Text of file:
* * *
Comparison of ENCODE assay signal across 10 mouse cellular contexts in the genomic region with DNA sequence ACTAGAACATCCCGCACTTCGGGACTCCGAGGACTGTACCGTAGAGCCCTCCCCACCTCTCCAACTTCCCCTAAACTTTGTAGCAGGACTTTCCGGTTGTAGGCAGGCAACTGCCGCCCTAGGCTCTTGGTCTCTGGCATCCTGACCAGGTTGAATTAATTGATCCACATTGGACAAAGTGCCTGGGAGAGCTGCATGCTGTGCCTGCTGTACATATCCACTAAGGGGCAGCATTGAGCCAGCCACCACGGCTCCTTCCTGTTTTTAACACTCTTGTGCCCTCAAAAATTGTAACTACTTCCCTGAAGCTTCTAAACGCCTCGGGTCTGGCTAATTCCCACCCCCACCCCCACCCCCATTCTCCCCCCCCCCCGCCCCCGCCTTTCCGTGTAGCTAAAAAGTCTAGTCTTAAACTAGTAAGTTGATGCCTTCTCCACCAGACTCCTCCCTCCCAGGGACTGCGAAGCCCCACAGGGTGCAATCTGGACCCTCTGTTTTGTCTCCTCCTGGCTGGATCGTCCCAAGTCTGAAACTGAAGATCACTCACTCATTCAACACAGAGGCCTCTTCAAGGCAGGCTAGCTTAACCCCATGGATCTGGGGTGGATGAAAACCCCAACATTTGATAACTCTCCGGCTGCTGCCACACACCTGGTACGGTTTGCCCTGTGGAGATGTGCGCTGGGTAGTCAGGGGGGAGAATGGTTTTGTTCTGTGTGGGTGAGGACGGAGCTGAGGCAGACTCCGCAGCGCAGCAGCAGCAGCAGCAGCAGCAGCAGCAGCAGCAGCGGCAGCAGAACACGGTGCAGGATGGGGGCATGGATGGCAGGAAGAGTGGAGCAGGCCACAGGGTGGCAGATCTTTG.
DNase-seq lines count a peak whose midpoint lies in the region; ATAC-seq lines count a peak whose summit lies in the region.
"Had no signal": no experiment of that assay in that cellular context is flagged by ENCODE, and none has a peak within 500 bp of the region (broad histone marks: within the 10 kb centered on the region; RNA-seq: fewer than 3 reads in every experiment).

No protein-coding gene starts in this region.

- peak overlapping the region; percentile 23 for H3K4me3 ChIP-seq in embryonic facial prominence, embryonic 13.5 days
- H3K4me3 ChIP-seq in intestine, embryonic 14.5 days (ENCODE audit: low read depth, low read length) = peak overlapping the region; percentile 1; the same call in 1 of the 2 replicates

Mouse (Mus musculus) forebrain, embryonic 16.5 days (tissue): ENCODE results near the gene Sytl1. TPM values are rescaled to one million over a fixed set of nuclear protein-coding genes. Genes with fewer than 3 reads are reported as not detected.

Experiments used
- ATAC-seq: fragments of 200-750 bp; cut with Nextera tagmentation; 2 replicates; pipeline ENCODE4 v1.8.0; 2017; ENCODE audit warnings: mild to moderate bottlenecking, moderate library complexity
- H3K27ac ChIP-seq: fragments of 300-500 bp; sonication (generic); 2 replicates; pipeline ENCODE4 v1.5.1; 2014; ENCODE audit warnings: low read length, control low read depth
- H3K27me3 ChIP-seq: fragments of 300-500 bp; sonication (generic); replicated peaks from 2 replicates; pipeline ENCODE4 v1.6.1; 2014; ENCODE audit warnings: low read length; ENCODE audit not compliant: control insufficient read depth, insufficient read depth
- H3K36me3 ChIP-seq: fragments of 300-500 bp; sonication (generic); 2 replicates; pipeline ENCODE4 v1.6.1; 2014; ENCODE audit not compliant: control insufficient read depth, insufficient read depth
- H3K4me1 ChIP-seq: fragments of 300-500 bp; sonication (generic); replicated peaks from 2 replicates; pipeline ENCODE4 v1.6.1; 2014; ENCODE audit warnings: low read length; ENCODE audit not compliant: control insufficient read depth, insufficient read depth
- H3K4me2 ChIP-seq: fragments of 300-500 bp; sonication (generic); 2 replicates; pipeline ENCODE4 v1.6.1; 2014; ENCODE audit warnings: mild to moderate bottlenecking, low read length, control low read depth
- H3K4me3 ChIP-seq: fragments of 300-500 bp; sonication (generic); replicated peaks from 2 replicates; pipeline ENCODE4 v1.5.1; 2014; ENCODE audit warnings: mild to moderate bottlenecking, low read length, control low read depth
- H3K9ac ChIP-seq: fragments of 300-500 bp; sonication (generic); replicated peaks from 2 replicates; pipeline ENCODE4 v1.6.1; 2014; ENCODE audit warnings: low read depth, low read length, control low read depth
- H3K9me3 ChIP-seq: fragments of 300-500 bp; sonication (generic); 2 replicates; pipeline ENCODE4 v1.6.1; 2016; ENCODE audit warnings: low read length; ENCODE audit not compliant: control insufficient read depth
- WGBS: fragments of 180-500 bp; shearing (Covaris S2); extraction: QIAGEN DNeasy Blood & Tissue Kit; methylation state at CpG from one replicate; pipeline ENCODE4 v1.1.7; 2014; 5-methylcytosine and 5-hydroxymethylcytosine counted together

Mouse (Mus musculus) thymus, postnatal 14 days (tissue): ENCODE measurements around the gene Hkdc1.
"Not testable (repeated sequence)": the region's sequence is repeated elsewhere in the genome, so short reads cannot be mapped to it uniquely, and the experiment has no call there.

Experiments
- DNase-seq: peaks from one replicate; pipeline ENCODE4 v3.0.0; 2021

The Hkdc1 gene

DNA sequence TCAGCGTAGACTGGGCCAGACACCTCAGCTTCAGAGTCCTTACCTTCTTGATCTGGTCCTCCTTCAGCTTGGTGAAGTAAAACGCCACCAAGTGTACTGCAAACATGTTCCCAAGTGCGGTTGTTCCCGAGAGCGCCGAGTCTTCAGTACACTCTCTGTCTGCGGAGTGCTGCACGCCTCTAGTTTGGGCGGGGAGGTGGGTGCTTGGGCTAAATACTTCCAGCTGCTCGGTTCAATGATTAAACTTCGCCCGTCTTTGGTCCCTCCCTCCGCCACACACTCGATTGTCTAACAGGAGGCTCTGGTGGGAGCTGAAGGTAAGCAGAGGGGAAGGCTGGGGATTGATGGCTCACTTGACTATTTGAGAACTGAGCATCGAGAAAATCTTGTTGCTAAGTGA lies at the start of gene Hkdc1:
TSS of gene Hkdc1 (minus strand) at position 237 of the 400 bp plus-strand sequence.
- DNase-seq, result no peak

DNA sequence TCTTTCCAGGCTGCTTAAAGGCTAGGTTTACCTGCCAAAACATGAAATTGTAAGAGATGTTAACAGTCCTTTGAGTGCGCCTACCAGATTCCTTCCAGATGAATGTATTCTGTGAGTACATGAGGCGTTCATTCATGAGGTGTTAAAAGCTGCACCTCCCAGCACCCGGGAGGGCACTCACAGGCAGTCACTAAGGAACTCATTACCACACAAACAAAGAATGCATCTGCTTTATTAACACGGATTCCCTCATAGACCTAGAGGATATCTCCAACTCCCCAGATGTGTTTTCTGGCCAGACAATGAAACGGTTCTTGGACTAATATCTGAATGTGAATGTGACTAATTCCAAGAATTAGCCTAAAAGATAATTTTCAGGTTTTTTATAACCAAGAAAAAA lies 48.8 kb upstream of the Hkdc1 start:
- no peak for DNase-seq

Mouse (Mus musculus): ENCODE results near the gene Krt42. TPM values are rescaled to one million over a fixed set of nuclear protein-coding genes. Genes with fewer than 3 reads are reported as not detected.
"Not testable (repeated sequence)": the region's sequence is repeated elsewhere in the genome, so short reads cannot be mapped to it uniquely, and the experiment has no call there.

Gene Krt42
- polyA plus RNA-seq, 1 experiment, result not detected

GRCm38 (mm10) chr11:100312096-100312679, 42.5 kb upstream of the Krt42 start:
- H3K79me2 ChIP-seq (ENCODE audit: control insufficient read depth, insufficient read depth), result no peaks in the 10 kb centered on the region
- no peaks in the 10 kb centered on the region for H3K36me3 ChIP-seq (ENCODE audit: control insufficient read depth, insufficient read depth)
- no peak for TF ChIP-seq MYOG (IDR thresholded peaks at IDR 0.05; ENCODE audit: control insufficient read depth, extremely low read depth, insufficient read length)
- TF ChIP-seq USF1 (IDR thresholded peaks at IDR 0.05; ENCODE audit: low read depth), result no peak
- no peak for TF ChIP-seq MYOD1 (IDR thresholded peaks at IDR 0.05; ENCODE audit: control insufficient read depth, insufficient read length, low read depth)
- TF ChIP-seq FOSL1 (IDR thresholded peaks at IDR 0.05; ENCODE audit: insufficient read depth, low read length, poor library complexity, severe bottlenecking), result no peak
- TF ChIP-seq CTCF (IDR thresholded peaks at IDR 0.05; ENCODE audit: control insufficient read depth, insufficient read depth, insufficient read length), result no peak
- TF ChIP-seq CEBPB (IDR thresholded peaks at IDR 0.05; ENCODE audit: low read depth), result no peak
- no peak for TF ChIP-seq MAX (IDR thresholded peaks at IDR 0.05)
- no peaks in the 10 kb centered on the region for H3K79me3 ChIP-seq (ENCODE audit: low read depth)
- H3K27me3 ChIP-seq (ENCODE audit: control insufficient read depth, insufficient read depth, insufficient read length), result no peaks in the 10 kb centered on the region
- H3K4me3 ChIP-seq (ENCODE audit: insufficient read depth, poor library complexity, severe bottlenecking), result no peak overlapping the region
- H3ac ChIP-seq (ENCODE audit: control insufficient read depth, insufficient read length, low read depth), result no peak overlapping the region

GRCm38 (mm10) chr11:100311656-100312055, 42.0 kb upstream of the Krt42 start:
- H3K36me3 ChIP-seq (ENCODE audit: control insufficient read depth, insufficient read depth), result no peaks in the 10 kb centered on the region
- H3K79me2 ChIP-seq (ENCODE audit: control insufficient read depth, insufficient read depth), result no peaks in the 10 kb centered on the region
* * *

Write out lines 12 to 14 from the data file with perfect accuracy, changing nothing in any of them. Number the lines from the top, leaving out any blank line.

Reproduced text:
- H3K36me3 ChIP-seq: fragments of 300-500 bp; sonication (generic); 2 replicates; pipeline ENCODE4 v1.6.1; 2014; ENCODE audit not compliant: control insufficient read depth, insufficient read depth
- H3K4me1 ChIP-seq: fragments of 300-500 bp; sonication (generic); replicated peaks from 2 replicates; pipeline ENCODE4 v1.6.1; 2014; ENCODE audit warnings: low read length; ENCODE audit not compliant: control insufficient read depth, insufficient read depth
- H3K4me2 ChIP-seq: fragments of 300-500 bp; sonication (generic); 2 replicates; pipeline ENCODE4 v1.6.1; 2014; ENCODE audit warnings: mild to moderate bottlenecking, low read length, control low read depth